Saturday, June 18, 2011

Breathe - Septum Surgery as a Life Changer.

Geesh, I hate writing like this, talking like this, I sound like a freaking old lady fixated on her medication, aches and pains.  But this is where I've been in my head for the past 10 days. Like Betty White says  for AARP,  I just need to "Get over it!"  And, it is important that I write this as people need to know that this surgery can be a game changer for people with sleep disturbances.

Breathing is pretty basic to life.  I've thought about the actual action of breathing a bunch over the last 10 days.  As soon as the surgery to correct my severely deviated septum was over I began to notice drastic differences in how I felt, how I breathed, and how I slept.  I was taking an opiate-based pain medication for the first 5 days after surgery and nasal passage swelling was pronounced during that time as well.  By the 6th day after surgery, with the stints still in place holding the new position of the septum while it healed, I noticed that was breathing better and I had not found myself with my mouth open and breathing through it in a day or so. 

This is also when my husband told me that I was not snoring at night.  This is absolutely amazing.  This is a really big thing to me.  Even before the apnea became apparent from the "snort, snort, choke, gasp" sequence of noises I would make several times at night and wake my husband,  I would snore like a sailor swears. 

My dad snored so loudly he shook the house.  I could hear him snore and gasp and snort in my bedroom upstairs and in the opposite corner of the big old farmhouse I grew up in.  He would take naps mid-afternoon if he could as he obviously had sleep apnea and never was able to really rest.  I appreciate how he felt, and I wonder if my deformation was inherited.  I've never broken my nose. 

I was happy that the surgery seemed to have worked better than I dared to hope it would.  Then it dawned on me how hard I had to fight to have this surgery and how long I lived half a life  because of something so simply, if not easily, remedied.  I think I am a little bit angry.

I asked my primary caregiver at least two years ago to have something done to check out my nose because of nosebleeds, sinus headaches, migraine and snoring.  She looked at my nasal passages and said things looked fine.  This year I asked at my check-up again.  It was with a different physician in the same university-based practice group.  He wanted me to use a steroid nasal spray and did not want to write a referral to an ENT specialist.  I insisted this time.   I'm glad I did.  I just hope it was in time to be able to undo some of the damage the deviated septum induced apnea caused.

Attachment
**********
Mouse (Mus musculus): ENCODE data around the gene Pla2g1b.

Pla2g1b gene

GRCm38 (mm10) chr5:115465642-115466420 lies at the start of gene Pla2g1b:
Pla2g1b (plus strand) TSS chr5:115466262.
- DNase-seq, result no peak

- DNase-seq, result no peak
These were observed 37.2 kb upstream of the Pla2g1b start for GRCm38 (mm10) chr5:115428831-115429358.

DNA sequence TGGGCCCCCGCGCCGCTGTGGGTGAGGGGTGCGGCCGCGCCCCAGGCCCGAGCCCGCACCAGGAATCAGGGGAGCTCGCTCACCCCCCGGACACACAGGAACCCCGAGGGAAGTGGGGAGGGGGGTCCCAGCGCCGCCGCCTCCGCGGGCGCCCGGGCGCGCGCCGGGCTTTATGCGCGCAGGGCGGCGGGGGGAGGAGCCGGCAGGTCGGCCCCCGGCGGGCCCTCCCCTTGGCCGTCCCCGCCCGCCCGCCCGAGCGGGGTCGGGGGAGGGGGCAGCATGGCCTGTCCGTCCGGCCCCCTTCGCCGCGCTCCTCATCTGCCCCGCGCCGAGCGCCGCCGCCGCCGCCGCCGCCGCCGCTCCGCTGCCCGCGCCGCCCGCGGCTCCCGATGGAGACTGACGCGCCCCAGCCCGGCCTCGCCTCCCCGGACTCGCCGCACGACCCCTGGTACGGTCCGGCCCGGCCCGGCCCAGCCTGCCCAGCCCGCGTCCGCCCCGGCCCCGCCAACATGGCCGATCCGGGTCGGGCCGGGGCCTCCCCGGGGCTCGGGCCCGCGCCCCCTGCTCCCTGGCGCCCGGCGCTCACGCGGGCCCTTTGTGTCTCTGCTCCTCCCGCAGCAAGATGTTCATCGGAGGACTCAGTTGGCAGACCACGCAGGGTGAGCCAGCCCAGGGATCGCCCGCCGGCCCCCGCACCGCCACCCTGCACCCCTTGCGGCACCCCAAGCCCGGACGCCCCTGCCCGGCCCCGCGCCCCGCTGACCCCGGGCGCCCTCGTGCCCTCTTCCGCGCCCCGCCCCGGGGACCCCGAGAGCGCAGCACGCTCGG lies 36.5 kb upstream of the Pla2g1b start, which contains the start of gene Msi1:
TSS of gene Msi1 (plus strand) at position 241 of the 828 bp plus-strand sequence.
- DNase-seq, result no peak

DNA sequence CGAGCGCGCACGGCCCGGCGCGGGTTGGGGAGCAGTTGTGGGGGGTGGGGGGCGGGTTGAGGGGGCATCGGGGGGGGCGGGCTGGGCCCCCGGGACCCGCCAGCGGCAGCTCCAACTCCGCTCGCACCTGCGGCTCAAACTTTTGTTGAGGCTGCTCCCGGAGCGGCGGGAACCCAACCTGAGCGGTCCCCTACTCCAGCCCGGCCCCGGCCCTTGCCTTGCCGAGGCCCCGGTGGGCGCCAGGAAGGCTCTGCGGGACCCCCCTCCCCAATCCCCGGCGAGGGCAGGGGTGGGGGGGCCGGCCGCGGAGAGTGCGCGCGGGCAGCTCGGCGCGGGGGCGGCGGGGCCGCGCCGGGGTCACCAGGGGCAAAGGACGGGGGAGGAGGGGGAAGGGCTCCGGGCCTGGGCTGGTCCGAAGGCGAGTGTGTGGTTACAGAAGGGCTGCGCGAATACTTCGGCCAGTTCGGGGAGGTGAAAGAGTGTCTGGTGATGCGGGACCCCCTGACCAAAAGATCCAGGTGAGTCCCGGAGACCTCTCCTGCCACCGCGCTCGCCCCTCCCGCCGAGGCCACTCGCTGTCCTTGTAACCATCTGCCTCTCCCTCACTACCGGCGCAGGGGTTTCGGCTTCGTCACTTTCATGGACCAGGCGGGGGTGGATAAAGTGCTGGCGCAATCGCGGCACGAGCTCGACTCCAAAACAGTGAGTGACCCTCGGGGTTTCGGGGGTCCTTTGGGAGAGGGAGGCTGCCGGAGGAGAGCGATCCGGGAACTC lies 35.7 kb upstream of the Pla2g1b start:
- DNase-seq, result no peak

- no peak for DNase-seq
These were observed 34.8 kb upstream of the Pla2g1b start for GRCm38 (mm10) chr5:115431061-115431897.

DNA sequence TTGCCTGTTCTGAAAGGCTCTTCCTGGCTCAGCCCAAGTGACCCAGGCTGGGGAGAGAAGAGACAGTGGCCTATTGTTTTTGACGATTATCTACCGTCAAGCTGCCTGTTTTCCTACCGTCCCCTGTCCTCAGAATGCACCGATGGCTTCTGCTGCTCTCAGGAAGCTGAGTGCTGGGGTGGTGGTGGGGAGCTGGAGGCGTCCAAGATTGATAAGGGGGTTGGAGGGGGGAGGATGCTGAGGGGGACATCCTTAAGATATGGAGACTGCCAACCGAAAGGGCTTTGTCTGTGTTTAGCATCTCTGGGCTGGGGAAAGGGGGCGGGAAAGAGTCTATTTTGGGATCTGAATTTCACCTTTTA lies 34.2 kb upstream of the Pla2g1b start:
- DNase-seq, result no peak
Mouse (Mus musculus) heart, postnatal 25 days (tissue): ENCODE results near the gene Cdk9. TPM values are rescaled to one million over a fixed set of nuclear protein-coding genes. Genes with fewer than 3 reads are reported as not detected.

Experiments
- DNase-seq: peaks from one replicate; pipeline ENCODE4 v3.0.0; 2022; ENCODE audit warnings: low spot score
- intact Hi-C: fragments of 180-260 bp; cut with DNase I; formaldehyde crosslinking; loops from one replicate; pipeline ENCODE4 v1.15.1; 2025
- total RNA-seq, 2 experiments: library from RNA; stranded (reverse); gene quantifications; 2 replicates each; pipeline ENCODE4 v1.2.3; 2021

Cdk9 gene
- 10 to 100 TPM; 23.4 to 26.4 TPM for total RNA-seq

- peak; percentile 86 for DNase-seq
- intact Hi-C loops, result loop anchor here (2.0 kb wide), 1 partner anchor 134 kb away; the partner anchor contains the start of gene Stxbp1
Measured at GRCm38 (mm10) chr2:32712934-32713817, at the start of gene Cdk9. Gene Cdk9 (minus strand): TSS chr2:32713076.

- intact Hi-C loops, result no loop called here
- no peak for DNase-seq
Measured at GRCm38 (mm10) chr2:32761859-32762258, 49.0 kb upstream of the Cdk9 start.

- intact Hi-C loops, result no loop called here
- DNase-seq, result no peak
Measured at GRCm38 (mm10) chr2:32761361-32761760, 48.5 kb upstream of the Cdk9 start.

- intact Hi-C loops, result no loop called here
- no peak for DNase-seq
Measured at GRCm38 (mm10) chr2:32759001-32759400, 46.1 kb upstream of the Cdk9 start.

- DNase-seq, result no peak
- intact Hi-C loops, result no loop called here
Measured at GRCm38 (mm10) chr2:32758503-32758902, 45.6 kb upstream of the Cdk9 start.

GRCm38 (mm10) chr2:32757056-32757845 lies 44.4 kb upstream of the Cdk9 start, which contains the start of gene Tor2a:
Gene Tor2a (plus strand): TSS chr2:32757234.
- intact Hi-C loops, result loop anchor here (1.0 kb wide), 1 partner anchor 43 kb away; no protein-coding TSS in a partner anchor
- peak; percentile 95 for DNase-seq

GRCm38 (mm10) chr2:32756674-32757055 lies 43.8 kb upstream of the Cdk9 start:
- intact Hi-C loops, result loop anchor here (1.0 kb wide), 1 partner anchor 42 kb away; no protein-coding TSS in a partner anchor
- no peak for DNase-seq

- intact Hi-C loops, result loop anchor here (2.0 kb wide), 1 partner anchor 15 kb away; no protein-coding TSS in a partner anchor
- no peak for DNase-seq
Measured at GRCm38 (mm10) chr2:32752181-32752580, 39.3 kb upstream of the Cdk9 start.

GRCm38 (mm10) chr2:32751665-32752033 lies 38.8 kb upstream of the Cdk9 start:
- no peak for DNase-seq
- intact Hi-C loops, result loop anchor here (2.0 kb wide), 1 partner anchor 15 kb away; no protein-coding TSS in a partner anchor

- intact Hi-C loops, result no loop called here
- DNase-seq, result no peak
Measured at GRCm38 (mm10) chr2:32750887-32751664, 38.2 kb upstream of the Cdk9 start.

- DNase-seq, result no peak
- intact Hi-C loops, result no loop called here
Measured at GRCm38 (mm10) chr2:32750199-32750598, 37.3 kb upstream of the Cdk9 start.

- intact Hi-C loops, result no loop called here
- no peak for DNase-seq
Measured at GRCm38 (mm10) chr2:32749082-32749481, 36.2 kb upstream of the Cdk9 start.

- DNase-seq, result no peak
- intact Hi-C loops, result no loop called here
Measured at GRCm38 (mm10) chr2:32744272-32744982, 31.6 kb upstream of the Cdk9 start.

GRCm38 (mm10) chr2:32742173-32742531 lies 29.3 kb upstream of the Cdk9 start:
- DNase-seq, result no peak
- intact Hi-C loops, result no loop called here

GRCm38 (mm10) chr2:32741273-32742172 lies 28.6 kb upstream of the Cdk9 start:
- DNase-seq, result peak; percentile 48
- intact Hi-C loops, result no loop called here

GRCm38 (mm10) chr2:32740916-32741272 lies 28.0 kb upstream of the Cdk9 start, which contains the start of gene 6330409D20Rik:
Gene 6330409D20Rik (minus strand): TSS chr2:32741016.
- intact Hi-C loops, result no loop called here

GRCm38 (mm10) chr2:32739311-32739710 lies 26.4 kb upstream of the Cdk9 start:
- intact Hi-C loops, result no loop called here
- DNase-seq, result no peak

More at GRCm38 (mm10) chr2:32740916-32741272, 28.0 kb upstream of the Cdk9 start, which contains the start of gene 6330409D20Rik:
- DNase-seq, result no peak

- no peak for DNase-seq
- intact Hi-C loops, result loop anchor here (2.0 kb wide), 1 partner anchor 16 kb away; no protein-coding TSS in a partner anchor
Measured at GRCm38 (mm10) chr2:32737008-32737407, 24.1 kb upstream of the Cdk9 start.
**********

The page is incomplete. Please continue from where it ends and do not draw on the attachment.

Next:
I definitely will need to have another sleep study done to find out how my breathing really is.  In the last year my health has gotten worse and worse.  Two years ago I was diagnosed with non-alcoholic fatty liver.  I needed to do more physical exercise and get some weight off, but I had no energy. I had enough energy to work half-time and do a bit of work on my own business, and that was about it.  If I kept up with dishes and laundry it was noteworthy,  and  I slept as much as I could and it was never enough. The diabetes diagnosis really was not what I wanted to hear.  I wanted to get the nose fixed, Ramp up the exercise and getmy weight down before I became diabetic.   It is all a chain-linked spiral.  I have to stop the cycle. 

I can breathe again.  I've lost 10 lbs. in the last month. Now to get to and from the gym without having to take a nap when I get back.  It will be ok.  But how much of this could have been avoided if my request to check out my nose had been taken seriously.  A CT scan should have been done before any thing else was decided. I'm definitely unsure how to proceed with medical assessments.  Major trust has been lost.

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